Argument Writing (Day 1 of 2)
Lesson 17 of 19
Objective: SWBAT write convincing argument of interpretation about the novel by engaging in online written composition.
We have engaged in three, major, multi-day argument and discussion sessions, including the Hotseat, Fishbowl, and Panel. All have contained some manner of controversy, and now it is time to leverage all of that good work, and all of that good reading, into strong inquiries contained in structured argument.
I typically offer the students a range of choices of topics, and this year, two of the topics that emerged in the fishbowl discussion seemed to garner the most interest for the students:
1.) Is Gordy a good BFF (best friend forever) for Junior, or is Rowdy better?
2.) Are Juinior and Penelope a perfect couple?
Really, any of the prompts from the fishbowl or from other class discussions are fair game, and the occasional student will want to cut his or her own path, but for the most part, the students will write about friendship. The goal here is to have students write strong argument (W9-10.1) by selecting evidence, arranging it in a logical fashion, and exploring each piece of evidence with reasoned explanations. Typically, freshman writers are asked to fill out a boilerplate graphic organizer or some way of corralling their ideas, but I am hoping to avoid that in favor of giving them a platform to extend their reasoning.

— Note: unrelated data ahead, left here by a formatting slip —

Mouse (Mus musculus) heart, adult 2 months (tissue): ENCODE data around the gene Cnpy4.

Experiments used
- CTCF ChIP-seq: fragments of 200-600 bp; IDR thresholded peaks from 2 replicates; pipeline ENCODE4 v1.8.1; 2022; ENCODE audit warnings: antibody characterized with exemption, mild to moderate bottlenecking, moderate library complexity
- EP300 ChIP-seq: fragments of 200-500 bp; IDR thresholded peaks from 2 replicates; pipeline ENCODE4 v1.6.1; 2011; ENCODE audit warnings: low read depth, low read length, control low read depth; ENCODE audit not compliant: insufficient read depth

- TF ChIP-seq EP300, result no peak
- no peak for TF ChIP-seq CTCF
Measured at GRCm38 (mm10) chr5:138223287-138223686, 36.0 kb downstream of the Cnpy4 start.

The Argument by Austin Wright. Part of the collection of The Hepworth, on Wikimedia Commons.
Again, the writing of argument here is influenced heavily by my mentor and teacher, George Hillocks (see his 2011 book for a great treatment of this topic) as well as the by the READi project: PROJECT READI is a multidisciplinary, multi-institution collaboration aimed at research and development to improve complex comprehension of multiple forms of text in literature, history and science. READI is a project supported by the Institute of Education Sciences, U.S. Department of Education, through Grant R305F100007 to University of Illinois at Chicago. The opinions expressed are those of the authors and do not represent views of the Institute or the U.S. Department of Education.
I begin this activity by using google docs to model a think-aloud writing of a body paragraph. The students will write their argument paragraphs along with me, and some will go quicker and begin their full essays. I also expect that I will need to add additional supports for five students, and I will do this in the next section, the writer's workshop.
The purpose of the writer's workshop is to allow students the chance to progress with their writing at their own paces. During this differentiated session, it is my goal to interface with 12-14 students, roughly half of the class, while my class t.a., a senior from my high school, will help by interfacing with 8 or so of the students.
We have several goals:
1.) To identify students who may need to have extra support outside of class (i.e in study hall or before/after school).
2.) To monitor the student progress with writing argument, making sure that there is both evidence and extended elaboration on each piece of textual evidence.
3.) To help students to set goals for homework so that they can complete additional writing and complete a solid 5-paragraph essay on time.